For all travelers, if the data provided indicates possible national security concerns, other law enforcement concerns, improper documentation, or any other ground of inadmissibility to the United States, then the officer will refer the visitor for additional screening or assistance.
While in the United States, should the visitor seek to adjust status or extend his or her stay, US-VISIT would be updated with any modifications to the individual's status.
On 5 January 2004, US-VISIT began a pilot test of departure confirmation systems. The exit pilot program expanded to Chicago's O'Hare International Airport in August 2004 and was further expanded to the following airports and seaports by November 2004:
- Atlanta, Georgia (William B. Hartsfield International Airport)
- Dallas/Fort Worth, Texas (Dallas/Fort Worth International Airport)
- Denver, Colorado (Denver International Airport)
- Detroit, Michigan (Detroit Metropolitan Wayne County Airport)
- Ft. Lauderdale, Florida (Ft. Lauderdale/Hollywood International Airport)
- Newark, New Jersey (Newark International Airport)
- Philadelphia, Pennsylvania (Philadelphia International Airport)
- Phoenix, Arizona (Phoenix Sky Harbor International Airport)
- San Francisco, California (San Francisco International Airport)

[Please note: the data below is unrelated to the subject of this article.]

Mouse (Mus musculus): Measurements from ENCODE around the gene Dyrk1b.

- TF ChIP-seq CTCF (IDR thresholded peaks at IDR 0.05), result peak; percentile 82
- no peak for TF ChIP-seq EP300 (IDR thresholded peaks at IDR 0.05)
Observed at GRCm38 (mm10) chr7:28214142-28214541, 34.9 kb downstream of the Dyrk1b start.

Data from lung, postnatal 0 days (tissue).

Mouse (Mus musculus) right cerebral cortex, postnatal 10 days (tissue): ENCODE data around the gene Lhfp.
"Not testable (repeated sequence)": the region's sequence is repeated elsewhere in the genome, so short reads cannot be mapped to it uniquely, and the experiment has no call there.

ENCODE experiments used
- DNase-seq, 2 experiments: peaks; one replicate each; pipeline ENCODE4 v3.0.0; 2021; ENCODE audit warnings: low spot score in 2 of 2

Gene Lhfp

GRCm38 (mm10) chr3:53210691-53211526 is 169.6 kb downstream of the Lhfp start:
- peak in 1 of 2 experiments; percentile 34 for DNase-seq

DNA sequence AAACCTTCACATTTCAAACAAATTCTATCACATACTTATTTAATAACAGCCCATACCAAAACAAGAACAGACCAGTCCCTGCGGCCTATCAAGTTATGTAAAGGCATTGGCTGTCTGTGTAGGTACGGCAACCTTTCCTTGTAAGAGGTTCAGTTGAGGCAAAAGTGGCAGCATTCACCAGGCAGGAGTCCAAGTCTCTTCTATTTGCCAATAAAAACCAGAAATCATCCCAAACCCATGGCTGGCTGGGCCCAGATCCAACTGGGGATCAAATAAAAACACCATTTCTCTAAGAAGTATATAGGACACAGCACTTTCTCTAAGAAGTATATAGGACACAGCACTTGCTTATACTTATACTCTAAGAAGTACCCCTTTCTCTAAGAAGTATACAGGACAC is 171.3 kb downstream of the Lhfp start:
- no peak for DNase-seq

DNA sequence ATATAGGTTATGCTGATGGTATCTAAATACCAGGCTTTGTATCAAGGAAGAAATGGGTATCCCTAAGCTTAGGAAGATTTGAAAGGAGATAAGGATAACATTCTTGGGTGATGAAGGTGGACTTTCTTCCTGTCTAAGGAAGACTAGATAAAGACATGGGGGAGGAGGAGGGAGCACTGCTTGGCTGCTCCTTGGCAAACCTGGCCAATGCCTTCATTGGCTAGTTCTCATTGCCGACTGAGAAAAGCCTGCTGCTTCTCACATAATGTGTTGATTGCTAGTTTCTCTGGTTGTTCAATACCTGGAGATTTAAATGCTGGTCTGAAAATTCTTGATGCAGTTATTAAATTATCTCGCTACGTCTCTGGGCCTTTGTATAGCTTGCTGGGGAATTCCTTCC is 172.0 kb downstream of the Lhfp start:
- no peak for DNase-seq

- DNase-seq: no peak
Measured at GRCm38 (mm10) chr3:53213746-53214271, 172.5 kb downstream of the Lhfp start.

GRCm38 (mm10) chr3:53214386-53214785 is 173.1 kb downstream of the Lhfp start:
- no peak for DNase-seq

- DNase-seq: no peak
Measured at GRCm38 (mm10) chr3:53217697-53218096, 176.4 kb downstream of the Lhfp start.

- San Juan, Puerto Rico (Luis Muñoz Marin International Airport)
- Seattle, Washington (Seattle/Tacoma International Airport)
- Los Angeles, California (San Pedro and Long Beach Seaports)
Arrival and departure records are stored in the Arrival/Departure Information System (ADIS). This information would prove whether an individual has complied with the admission terms of his or her visa. It was important that visitors comply with and go through the departure confirmation system so that they do not jeopardize their re-admittance to the United States. ADIS data is constantly updated and if a visitor overstays his or her allotted time, US VISIT records the failure to depart. In addition, US-VISIT is able to compare arrival and departure biographical manifest data provided by the airlines and cruise lines to know when a visitor entered and exited the country.
Checking out of the country using the US-VISIT exit procedure was mandatory where an exit solution is in place at the port of departure. If visitors failed to check out through these facilities, it would affect their ability to re-enter the country. Eventually, all airports and seaports may contain exit stations or other alternatives. People would not be penalized if an exit solution is not yet installed at their point of departure. As of March 2005, the DHS is working aggressively to communicate these procedures to make sure all visitors understand what they need to do. U.S. Customs and Border Protection Officers and various transportation companies are distributing cards that provide instructions for the exit requirements and procedures at those ports of departure.
The Department of Homeland Security published a federal register notice on 5 January 2004 that indicated the classes of foreign nationals that were initially required to comply with the US-VISIT biometric requirements. It also listed the airports and seaports where the entry and exit components of the US-VISIT Program were initially operational. Specific classes of diplomats and some other officials are exempt from biometric enrollment under US-VISIT. Visitors under age 14 and over age 79 are also exempt from US-VISIT procedures.